Fire Emblem: Shadow Dragon Review
Despite coming from one of Nintendo’s most consistently highly-rated internal studios (Intelligent Systems) and plugging one of their biggest genre gaps (the strategy RPG), the Fire Emblem series never gets the support it deserves from its own publisher. The only positive step in the last few years has been the long overdue western debut, and that was only due to Marth and Roy’s popularity in Smash Bros Melee. With a bigger budget and some, or any, marketing it could be a jewel in Nintendo’s gleaming crown and one that could help attract some of those hardcore gamers that jumped ship after the Wii took Nintendo down the more mainstream road. Instead the series continues to be ignored. Even the most dedicated Nintendo fan would be forgiven for wondering if the latest title, Shadow Dragon, had actually been released in the UK, such is the lack of any marketing push and available stock. But arrived it has and the dozen or so people that actually managed to find a copy will be more than happy with the latest offering.
For those who have yet to be exposed to the Fire Emblem series, the most simplistic way to describe it would be Advance Wars with medieval knights and RPG undertones. This however belies the depth of what is still one of the best strategy series available. Each new entry has slowly added new features but the core gameplay has mostly remained the same from day one: each unit has a set movement and attack range; choose to fight an enemy unit and you’ll be whisked away to a quick battle scene, win and your unit will get experience points, lose and they’ll be lost forever. This last bit is probably the series’ signature mark and the reason the games can be frustratingly difficult at times, with reset buttons in constant use. It’s certainly a brave feature but can really test the patient of the calmest of gamers when a simple mistake at the end of an hour-long campaign can result in the permanent loss of a character that you’d grown to love and invested many hours levelling up.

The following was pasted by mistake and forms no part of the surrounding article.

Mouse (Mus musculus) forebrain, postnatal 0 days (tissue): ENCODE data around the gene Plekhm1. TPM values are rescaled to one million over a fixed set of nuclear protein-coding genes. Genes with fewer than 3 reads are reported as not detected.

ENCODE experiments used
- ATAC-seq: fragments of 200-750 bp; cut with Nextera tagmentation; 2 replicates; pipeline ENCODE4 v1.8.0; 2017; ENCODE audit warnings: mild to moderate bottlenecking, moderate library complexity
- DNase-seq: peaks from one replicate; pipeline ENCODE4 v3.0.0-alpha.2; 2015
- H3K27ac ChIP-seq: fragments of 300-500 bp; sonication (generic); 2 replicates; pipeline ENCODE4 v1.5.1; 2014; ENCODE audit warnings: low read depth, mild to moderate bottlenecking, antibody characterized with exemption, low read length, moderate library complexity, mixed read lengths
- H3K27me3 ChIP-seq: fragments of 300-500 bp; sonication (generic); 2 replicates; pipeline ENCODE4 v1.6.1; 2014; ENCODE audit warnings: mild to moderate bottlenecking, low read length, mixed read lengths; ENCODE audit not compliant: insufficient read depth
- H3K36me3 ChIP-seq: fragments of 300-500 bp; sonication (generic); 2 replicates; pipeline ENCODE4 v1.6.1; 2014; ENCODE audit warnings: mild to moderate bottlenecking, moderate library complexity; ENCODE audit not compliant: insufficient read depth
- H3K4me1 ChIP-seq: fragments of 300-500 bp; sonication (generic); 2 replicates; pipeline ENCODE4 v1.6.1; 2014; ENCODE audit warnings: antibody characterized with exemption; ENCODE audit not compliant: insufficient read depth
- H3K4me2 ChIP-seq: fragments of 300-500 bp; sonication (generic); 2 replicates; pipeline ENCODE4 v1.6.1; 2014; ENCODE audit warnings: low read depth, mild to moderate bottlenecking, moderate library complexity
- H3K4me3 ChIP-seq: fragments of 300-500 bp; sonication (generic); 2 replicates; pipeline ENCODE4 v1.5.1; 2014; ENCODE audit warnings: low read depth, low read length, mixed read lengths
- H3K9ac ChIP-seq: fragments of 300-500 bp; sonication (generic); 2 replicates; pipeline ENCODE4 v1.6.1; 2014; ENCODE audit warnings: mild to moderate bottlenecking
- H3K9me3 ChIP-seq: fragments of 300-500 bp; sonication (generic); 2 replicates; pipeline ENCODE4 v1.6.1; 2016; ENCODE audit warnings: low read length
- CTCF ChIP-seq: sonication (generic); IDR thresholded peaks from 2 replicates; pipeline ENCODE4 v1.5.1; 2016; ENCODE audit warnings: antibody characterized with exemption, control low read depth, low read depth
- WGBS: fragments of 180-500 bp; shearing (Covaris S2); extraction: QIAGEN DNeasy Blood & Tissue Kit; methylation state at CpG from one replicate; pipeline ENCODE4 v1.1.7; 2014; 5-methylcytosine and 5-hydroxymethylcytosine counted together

The series’ DS debut is a redux of the very first NES game, starring afore-mentioned Smash Bros alumni Marth and featuring a full makeover. The character art and the levels look great on the small screen, but it’s the impressive battle animations that are more worthy of a mention. Even after seeing them for the hundredth time, watching your mounted Knight fluidly stab at an enemy is still entertaining. The re-mastered soundtrack is another high point and one of the best in the series.
Intelligent Systems have also integrated some of the newer features that have shaped the series in recent titles. Units get an attack boost depending on their equipped weapon and can be reclassed (which is very handy if you suddenly find yourself short of a particular type of fighter). And brand new save points are liberally spread across levels which can be a godsend if you can’t commit to the 45 minutes or more needed to finish a single level. Sadly the skits and support conversations that played between battles on the more recent titles are missing and this accentuates one of the big problems with this remake.
The 15 year old plot was unlikely to stand the test of time as well as the gameplay – hero Marth battles a rival country to regain the throne of his Kingdom and avenge the death of his Father. The brand new prologue fills in some of the original’s gaps but the lack of character development outside the two main characters is very disappointing. By the end of the game you could be forgiven for wondering just why you should care for Marth and his battle hardened ensemble; including the skits would have gone some way to helping fleshing out the plot.
Another negative is the extreme difficulty level, which again could have been eased by one of the newer features. Unlike the GBA, cube and Wii games you don’t get the chance to dole out bonus experience points gained after battle to the units you wanted to concentrate on upgrading. In a way this isn’t a bad thing as the temptation to rely on a heavily armed ‘tank’ unit is no longer there, but it also means you will lose key units a lot more often. Levels aren’t especially quick or easy to get through so if you do lose someone you’d rather keep you’ll be faced with the agonising decision of whether to hit the reset button or leave it alone and soldier on.
The game takes a minimum of 25 hours to get through but factoring in the inevitable resets on a first run can push your actual playtime to nearer 40 hours. But even with the often-tortuous difficulty this still remains a compelling game. The length of the single player campaign and the online battle modes, which are a first for the series, mean that Shadow Dragon will remain in your DS for a good few months.
It’s not the best title for newcomers (who should try Path of Radiance on Gamecube or Sacred Stones on GBA if they want an easier route into the series), but veterans of FE or strategy games in general should consider this a definite purchase.